We here at VMware often get requests by people who are trying to tweak the default resource allocations that VMs have. This post shows you how easy it is to automate configuring and changing resource allocations is when using PowerShell.

First, a bit of background information. Each VM has a certain level of CPU and memory shares. In addition these levels may be limited or unlimited. Even further, a VM can have CPU or memory reservations, which means the VM will always have at least this minimal level of resources available to it. When shares are unlimited, a VM may receive more resources than its share allocation, provided these resources are not being used by some other VM.

By default, a VM gets normal CPU and memory shares with no reservation and no limit. This is a sensible default, but many times you want to tune this to improve performance for some applications.

This first example shows you how to set all VMs in your entire Virtual Infrastructure to high CPU shares and no limit.

This script works whether you have 1 VM or 1,000 VMs. The next example shows how to set a VM’s memory allocation to normal, with no limit, and ensure that each VM has at least 1 GB of memory.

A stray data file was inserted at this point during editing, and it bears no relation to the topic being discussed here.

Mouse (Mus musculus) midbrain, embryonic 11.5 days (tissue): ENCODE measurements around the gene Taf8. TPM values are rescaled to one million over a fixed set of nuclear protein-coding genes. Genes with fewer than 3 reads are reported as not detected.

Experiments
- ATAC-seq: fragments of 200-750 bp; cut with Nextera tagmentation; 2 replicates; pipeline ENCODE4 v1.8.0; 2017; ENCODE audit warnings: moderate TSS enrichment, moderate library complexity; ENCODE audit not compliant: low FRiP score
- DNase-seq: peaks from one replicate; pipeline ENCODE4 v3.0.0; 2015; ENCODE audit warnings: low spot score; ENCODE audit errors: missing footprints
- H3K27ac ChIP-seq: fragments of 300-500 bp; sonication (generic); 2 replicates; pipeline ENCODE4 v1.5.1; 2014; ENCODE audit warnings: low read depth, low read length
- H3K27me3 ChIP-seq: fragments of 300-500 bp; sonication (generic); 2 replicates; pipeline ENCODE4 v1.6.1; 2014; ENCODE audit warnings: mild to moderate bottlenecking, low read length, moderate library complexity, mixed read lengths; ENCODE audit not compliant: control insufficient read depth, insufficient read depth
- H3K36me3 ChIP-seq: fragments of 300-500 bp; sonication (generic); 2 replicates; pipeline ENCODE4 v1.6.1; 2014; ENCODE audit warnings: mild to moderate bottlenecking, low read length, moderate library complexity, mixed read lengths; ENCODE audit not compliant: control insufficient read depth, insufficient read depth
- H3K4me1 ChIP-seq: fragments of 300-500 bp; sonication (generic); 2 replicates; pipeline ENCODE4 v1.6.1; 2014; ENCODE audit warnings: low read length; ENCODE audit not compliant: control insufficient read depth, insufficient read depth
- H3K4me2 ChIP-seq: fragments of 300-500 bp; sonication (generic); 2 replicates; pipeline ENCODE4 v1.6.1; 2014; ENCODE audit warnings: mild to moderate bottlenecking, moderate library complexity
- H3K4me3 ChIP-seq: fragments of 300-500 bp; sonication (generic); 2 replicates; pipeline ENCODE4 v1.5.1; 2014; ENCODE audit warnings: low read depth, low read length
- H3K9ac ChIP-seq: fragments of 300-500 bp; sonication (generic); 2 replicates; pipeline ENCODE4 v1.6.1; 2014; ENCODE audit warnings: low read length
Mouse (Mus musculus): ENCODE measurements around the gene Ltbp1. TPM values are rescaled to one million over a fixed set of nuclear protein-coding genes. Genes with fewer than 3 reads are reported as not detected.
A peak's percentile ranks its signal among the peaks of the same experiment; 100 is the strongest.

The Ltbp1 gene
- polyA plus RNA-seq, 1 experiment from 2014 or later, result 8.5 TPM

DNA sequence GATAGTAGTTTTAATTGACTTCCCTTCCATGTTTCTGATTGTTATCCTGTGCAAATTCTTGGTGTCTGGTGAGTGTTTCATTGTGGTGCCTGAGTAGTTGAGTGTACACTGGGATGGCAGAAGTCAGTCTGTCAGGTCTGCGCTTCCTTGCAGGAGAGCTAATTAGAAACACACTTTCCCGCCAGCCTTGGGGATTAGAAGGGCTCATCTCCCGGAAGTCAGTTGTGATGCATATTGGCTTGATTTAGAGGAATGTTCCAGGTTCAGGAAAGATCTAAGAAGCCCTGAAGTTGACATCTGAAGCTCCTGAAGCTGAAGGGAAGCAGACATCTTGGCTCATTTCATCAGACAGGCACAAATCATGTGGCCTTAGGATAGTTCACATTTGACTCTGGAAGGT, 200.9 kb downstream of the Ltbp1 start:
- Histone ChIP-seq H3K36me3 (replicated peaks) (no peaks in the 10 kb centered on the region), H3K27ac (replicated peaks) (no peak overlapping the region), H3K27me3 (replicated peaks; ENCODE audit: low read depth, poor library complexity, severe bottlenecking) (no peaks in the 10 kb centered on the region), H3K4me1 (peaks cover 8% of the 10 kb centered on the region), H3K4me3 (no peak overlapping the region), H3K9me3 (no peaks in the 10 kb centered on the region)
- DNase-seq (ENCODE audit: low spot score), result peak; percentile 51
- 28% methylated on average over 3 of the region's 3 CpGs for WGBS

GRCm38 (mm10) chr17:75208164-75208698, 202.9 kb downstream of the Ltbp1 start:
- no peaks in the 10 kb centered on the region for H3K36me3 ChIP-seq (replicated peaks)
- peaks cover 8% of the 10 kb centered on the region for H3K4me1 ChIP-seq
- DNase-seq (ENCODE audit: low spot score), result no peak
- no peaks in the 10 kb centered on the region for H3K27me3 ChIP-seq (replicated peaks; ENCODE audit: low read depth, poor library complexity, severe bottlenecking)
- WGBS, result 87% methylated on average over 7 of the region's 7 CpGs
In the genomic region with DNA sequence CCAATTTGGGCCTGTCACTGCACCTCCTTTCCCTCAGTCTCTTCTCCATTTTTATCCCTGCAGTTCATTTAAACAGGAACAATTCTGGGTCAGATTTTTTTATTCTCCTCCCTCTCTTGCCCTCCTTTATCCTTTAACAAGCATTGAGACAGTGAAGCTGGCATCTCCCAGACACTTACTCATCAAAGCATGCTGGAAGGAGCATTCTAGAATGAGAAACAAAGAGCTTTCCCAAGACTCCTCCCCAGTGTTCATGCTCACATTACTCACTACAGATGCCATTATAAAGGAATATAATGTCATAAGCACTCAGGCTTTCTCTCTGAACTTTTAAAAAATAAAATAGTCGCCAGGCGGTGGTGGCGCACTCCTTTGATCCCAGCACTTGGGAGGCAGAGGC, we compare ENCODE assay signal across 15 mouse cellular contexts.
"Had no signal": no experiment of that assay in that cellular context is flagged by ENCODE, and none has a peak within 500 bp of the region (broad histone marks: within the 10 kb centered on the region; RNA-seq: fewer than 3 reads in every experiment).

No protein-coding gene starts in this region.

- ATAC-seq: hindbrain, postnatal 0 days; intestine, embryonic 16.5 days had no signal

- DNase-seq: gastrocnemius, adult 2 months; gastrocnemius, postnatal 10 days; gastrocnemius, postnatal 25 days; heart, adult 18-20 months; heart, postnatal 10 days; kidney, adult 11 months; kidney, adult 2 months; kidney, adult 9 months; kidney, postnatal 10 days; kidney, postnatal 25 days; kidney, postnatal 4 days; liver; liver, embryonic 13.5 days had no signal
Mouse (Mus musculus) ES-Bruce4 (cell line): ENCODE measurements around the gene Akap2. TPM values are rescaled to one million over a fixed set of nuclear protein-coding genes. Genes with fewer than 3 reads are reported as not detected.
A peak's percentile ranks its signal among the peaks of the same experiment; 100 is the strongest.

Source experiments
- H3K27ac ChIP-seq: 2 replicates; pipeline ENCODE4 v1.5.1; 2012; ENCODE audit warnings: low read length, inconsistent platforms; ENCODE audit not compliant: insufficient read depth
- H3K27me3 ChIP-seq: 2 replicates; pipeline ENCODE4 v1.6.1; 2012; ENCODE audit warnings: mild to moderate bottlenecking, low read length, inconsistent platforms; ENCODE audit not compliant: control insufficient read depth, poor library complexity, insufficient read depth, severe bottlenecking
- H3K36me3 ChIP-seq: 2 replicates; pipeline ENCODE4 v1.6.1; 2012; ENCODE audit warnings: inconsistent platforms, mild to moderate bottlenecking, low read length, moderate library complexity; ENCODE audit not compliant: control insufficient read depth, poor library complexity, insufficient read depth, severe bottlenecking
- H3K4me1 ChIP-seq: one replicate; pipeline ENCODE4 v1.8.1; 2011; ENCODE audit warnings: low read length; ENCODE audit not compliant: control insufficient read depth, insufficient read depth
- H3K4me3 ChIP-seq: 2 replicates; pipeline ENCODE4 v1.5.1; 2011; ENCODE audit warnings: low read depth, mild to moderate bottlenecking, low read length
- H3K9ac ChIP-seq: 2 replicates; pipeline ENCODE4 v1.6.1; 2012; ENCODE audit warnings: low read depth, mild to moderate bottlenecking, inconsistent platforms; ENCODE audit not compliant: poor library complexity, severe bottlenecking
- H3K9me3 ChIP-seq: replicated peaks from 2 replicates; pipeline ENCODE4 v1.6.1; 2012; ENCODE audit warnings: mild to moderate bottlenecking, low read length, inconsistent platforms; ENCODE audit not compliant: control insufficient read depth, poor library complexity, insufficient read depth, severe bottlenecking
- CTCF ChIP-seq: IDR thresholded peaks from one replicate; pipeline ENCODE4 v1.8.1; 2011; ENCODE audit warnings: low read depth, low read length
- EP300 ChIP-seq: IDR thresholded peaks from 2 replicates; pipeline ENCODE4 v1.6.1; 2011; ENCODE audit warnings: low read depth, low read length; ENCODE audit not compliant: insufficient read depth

Chances are these are not quite the policies you’re looking for, but you easily determine what values you want by referring to the VMware API Reference Guide.

This is extremely powerful, but it’s even more so when you consider that you can combine it with cmdlets like


to select exactly the VMs you want to modify. For example, using

you could very easily set all VMs in one resource pool to have CPU resources set to high and all VMs in another resource pool to have CPU resources set to low.

This is just one of the great things you can do when you manage VMware with PowerShell, so if you haven’t looked at it yet you should definately download the VI Toolkit (for Windows) Beta.